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He is a grandfather with pace-setting inclination. For years, he traversed various parts of Nigeria as a primary school teacher before his final retirement as headmaster 1 in 1990. But, even at retirement, his head is full of ideas: he wants to leave more legacies.

Ichie Jonathan Arji recently blazed a trail when he wrote an historical account of his community in a book, a project many educated men in his community never considered worthy or lethargic to embark on.

Since the publication of the book, The Praxis of Aji (Abba) People and Culture, it has become a rave, as the book is now being sought after by sons and daughters of Enugu Ezike, Nsukka, nay entire Igbo land.

Aji village in Enugu Ezike town, Igbo-Eze North L.G.A, Enugu State, like other communities in the town, has various unique cultures. Their distinct dialect, which is a mixture of Igbo and Idah/Igalla, Kogi State language, their ever fresh palm wine, moral values, Omabe masquerade festival, among others, has elicited much interest among people from other parts of Enugu State and beyond. Yet, there was no recorded version of these historical facts in a book until Ichie Arji's intervention.

Popularly known as Omegbudu among his people, the energetic Arji expresses his delight in accomplishing the vision, 'The book now in reference was a product of a dream in 1983. It was then that the burden to document something for posterity came into my mind. I called some of my fellow teachers then and urged them to join hands so we can produce at least a magazine about our village. All of them showed enthusiasm, too, and we shared topics among ourselves so as to go home and develop the research work, but that was the end of discussion, as they just collected the topic, went home and relaxed.'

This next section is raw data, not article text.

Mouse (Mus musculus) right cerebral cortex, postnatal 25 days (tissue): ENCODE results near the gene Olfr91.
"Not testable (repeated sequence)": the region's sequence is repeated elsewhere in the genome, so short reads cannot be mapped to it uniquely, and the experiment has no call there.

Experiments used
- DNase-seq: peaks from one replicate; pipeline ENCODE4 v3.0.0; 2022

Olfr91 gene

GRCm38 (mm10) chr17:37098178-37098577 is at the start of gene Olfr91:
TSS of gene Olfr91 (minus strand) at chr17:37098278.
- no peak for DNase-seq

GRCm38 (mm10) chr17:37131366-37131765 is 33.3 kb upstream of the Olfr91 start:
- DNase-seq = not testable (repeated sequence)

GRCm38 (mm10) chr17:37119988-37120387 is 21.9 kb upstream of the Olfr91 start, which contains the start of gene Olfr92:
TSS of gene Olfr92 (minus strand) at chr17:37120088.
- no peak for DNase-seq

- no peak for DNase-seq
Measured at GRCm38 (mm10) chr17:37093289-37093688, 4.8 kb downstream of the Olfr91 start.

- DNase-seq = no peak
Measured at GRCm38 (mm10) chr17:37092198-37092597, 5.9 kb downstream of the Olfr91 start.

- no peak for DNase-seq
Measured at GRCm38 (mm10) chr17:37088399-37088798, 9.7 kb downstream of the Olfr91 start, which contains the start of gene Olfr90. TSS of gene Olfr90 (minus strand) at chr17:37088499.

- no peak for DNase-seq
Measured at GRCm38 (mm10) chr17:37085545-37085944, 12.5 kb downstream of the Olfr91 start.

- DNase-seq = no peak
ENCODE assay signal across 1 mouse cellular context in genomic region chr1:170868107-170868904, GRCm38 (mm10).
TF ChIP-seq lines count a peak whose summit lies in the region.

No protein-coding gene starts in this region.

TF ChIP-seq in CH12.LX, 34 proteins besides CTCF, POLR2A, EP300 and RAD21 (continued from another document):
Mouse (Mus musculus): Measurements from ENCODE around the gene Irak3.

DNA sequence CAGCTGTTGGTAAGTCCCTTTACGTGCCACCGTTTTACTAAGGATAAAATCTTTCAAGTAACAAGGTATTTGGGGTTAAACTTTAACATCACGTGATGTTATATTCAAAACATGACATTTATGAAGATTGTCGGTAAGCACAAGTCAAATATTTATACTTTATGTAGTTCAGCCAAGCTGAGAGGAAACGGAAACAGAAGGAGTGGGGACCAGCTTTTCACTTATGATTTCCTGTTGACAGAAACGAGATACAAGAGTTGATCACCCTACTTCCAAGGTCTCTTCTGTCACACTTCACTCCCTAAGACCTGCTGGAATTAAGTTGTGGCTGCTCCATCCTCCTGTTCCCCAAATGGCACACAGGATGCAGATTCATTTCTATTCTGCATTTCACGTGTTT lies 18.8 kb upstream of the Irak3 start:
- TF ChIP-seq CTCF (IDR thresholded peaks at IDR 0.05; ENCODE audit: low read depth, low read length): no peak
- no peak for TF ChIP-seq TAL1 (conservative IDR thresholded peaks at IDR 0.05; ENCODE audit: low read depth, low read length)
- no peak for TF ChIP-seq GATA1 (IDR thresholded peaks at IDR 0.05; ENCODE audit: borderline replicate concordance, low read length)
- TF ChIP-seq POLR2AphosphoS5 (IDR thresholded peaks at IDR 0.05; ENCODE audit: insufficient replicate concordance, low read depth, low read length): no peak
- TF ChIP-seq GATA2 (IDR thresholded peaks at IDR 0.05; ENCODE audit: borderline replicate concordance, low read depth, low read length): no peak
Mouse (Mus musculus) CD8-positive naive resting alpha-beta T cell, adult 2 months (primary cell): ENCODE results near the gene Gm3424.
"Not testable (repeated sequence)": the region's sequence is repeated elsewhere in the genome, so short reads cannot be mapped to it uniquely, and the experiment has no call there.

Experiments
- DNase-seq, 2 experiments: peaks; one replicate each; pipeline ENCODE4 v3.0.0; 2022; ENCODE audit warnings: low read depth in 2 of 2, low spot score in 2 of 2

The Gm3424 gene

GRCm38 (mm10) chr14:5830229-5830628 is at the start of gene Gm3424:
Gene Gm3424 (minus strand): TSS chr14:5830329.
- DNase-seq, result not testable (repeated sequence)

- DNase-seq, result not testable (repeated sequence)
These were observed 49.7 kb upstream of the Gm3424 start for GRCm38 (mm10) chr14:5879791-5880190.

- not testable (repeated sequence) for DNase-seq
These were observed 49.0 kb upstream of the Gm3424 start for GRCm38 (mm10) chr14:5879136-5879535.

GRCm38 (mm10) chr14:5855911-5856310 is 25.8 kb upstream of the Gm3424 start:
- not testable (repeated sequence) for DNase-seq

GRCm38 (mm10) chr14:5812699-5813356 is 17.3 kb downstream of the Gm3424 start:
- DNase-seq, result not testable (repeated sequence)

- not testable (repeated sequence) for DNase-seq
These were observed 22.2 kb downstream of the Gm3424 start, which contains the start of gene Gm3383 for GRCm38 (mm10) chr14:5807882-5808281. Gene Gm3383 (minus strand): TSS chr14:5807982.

Due to lack of encouragement from his colleagues, he merely wrote three pages then and lost the inspiration to continue. But the septuagenarian's interest was again kindled when some undergraduates of his community floated a magazine and gave him an assignment to contribute a topic about his grandfather, who was a great nationalist.

He says: 'The idea of the young undergraduates challenged me and spurred me into action again, but the final push came when one of our indigenous Catholic priests, Rev Fr. Gabriel Ezeh, was travelling to America on a mission work and relocated his library to my house. I developed a voracious appetite for reading then and saw works done by other people who have attempted to document village or town history.'

A research work that took him three years to complete, he encountered tremendous challenges in the course of researching for the offering. 'I was constrained, because most of the people contacted for information were bereft of such knowledge. Writing the history of a people when the progenitors of such people didn't have access to formal education is a very difficult task. They relied only on legends and stories passed from one generation to the others. The oldest man living in our village now has a hearing impairment which prevented me from gaining from his rich repertoire of ancient wisdom. However, I was inquisitive and unrelenting,' he says.

Thanks to Odo nwa Arji of Umuodeje area in his village, 'a good storyteller', he helped greatly in supplying him some historical record of events. The author is ever grateful to some individuals for giving him support to make the book a reality.

These include Micheal Alubaja, a fellow teacher and neighbour, Rt. Hon David Atigwe, former Deputy Speaker, Enugu State House of Assembly, and his five children, especially Arji Louis, a doctoral student at University of Nigeria, Nsukka; Arji Cletus, a graduate of Mass Communication and Dr Ezeje Ogili, the first academic doctor in his town, who wrote the foreword in the book.

With Ichie Arji, there is no room for lethargic contentment for the village.